If the government actually owned common stock in banks, it would allow regulators to have more of a say in how the banks are managed going forward.

That could make it easier to break up the big banks, which some experts think makes sense.

The near collapse over the past year of Citigroup (C, Fortune 500) and Bank of America (BAC, Fortune 500) shows that the so-called financial supermarket model doesn't work for anyone but executives, Ferlauto said.

Shareholders, bank customers and taxpayers have all been short-changed in the creation of these dysfunctional institutions, he said. Shares of Citi and BofA are trading near their levels of two decades ago despite receiving of some $400 billion in government support.

"You need to find a way to break these banks into pieces with a business focus," said Ferlauto. "You need to find a way to get retail banking going again."

New banks needed to kick start lending again

Forcing big banks to downsize may not be enough to end the crisis, though. Some think that the scope of the problems confronting all the big U.S. financial firms -- including healthier banks like JPMorgan Chase (JPM, Fortune 500) and Wells Fargo (WFC, Fortune 500) -- will make it more difficult for Geithner's bank rescue effort to work.

With the economy expected to weaken further this year, more heavily indebted companies will probably be forced into default. Falling home prices and rising unemployment will also likely lead to increased losses in banks' mortgage and credit card portfolios.

"The banks are impaired by declining asset prices, particularly in real estate, and that isn't going to change any time soon," said Igor Lotsvin, who runs Soma Asset Management in San Francisco. "The solvency problems are only going to get worse, because delinquencies in a number of asset classes are going to rise sharply this year."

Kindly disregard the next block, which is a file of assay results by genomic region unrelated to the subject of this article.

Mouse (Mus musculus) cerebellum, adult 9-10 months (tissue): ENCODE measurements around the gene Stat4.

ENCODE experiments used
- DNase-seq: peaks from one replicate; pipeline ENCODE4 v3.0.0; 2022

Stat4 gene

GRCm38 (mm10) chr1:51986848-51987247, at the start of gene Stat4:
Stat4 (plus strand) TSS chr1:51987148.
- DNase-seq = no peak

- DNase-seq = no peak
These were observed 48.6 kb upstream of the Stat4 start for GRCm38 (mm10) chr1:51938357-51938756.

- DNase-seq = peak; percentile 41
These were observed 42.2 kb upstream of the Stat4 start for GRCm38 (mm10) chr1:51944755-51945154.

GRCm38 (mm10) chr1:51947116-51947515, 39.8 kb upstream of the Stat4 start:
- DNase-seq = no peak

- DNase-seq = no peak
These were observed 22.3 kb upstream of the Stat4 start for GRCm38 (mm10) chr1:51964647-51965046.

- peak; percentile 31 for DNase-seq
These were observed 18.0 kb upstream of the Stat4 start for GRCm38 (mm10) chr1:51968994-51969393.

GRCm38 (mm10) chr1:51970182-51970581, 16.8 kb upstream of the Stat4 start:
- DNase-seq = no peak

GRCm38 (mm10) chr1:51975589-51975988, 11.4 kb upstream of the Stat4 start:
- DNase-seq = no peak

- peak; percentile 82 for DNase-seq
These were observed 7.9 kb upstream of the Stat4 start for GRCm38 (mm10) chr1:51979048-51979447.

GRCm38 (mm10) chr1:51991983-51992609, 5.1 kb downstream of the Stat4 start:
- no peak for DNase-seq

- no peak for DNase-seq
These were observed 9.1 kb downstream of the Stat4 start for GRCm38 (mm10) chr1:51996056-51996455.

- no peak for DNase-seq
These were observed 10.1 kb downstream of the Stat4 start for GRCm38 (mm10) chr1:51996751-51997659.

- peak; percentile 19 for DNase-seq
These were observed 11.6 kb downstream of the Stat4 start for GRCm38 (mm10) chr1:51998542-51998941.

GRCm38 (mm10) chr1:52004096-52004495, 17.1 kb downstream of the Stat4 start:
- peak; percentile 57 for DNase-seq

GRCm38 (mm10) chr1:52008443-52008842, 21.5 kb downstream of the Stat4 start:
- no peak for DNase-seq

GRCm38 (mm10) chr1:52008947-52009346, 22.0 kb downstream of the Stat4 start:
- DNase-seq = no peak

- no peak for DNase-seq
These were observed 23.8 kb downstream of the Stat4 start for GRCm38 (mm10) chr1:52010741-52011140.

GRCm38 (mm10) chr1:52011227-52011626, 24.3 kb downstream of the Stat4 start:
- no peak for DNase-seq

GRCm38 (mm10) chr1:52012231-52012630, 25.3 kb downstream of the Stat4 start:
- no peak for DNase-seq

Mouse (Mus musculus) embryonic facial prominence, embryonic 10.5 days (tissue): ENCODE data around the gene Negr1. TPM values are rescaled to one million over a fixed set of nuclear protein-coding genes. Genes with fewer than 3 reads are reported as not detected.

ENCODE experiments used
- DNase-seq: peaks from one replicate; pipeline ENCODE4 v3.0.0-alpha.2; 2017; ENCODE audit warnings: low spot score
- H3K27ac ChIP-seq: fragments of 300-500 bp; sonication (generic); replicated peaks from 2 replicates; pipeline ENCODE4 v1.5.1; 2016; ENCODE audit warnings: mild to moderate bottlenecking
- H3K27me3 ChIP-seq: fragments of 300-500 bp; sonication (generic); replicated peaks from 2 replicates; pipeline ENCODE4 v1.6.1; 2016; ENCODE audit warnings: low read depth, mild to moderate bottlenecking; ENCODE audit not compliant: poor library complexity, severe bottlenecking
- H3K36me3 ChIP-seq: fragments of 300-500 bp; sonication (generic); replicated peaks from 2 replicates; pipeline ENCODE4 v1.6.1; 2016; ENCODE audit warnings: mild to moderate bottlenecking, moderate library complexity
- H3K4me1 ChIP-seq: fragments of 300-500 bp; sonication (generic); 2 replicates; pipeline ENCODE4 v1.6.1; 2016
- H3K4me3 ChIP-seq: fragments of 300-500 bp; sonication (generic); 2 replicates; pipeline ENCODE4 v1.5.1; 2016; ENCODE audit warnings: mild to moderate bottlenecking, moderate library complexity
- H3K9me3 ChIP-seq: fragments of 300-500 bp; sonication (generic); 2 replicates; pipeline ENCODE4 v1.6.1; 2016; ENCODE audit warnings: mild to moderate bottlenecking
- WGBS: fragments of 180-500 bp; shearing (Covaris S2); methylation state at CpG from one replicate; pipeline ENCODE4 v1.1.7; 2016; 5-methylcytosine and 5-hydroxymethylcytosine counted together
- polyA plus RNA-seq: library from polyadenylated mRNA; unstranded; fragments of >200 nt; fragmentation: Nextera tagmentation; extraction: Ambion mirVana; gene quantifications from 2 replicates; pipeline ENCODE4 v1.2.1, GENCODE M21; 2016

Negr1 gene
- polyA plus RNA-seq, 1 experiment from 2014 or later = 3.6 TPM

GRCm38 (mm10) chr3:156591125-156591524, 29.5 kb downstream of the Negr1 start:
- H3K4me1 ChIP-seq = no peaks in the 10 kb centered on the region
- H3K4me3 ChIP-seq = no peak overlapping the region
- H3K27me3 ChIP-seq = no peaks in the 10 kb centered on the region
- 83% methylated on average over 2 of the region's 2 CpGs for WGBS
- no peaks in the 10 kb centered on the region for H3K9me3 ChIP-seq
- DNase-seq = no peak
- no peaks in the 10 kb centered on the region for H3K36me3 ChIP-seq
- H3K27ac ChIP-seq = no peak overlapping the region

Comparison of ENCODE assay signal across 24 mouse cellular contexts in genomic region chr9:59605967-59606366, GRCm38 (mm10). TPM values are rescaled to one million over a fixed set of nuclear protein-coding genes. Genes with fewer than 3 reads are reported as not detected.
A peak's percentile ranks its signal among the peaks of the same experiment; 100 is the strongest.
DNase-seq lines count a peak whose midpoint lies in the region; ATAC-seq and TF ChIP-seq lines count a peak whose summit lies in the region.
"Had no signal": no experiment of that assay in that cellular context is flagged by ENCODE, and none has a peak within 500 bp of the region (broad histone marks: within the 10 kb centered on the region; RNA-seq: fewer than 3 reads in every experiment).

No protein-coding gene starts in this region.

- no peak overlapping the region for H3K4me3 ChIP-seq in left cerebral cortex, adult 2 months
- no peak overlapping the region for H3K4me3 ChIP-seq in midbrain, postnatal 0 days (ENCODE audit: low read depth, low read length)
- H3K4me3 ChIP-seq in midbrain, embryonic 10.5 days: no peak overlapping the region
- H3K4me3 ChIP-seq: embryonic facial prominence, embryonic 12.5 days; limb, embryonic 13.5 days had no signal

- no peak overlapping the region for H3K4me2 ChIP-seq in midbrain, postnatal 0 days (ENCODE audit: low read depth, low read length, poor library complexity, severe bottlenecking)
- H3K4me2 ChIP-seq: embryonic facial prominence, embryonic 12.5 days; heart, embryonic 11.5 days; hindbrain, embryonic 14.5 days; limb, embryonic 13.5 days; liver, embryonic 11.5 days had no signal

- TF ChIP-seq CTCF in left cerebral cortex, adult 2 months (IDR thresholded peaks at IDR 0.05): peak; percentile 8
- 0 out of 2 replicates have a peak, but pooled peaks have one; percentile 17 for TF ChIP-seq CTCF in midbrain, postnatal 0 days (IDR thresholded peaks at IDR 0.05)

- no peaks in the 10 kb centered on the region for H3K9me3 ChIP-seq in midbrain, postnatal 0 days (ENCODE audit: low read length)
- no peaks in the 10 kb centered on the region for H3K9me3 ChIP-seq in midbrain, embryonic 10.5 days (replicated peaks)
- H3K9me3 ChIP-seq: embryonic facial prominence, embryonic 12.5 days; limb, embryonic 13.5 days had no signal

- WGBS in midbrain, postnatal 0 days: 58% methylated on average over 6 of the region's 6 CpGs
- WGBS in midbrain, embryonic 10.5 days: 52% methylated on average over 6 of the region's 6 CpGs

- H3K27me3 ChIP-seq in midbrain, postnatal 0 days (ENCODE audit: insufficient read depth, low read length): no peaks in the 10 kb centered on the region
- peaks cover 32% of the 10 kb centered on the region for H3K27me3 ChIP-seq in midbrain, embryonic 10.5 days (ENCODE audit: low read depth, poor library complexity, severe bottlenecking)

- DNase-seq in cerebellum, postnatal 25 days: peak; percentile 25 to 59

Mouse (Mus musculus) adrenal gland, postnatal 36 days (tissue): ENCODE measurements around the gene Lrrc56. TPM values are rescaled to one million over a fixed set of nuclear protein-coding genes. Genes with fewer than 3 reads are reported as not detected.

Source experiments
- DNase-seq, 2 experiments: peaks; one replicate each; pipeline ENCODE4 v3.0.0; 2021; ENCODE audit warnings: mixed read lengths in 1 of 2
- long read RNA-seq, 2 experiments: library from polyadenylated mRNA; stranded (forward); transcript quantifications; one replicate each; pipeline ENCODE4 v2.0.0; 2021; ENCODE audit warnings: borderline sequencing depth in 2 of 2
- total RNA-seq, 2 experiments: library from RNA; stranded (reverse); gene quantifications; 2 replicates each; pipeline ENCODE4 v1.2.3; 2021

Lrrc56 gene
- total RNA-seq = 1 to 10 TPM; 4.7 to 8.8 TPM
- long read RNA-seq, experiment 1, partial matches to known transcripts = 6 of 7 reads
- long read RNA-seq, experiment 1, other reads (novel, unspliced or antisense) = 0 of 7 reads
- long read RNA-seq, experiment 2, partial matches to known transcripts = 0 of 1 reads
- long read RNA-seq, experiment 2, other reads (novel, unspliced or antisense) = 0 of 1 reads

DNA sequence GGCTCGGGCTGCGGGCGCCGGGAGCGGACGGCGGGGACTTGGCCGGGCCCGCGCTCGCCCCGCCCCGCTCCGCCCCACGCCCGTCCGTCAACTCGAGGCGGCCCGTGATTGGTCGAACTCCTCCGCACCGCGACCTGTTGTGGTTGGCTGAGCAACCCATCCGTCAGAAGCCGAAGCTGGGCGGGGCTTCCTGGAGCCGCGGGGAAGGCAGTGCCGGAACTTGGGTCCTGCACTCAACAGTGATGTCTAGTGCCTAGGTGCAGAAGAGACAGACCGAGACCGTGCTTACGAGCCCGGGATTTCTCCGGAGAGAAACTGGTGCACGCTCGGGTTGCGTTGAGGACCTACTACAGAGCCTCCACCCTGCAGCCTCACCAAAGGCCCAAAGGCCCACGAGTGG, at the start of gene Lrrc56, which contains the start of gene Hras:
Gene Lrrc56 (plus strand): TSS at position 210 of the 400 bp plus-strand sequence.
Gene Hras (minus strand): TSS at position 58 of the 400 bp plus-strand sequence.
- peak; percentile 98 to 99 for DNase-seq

With this in mind, Lotsvin and partner David Chu, whose Soma Isosceles fund returned 34% in 2008 thanks in part to successful short bets against big bank stocks, said there's a need to start new banks to lend in the place of the troubled existing firms.

They aren't alone in advocating that concept: Paul Romer, an economist at the Stanford Institute for Economic Policy Research, wrote in an op-ed piece last week in the Wall Street Journal that the government could support $3.5 trillion in new lending capacity by using the remaining TARP funds to seed new banks instead of fixing the old ones.

Not everyone is sold on this notion, though. Levine called the idea "impractical," saying banks are repositories of information and business connections as well as conduits for money.

"These institutions -- even the troubled ones -- are immensely valuable to society," Levine said. "Trying to go around them won't work."

Nonetheless, the debate highlights what Geithner and his colleagues most certainly realize: the banking problem won't be fixed quickly.

"There are no obvious decisions here," said Chu. "No one is saying this is going to be easy."  To top of page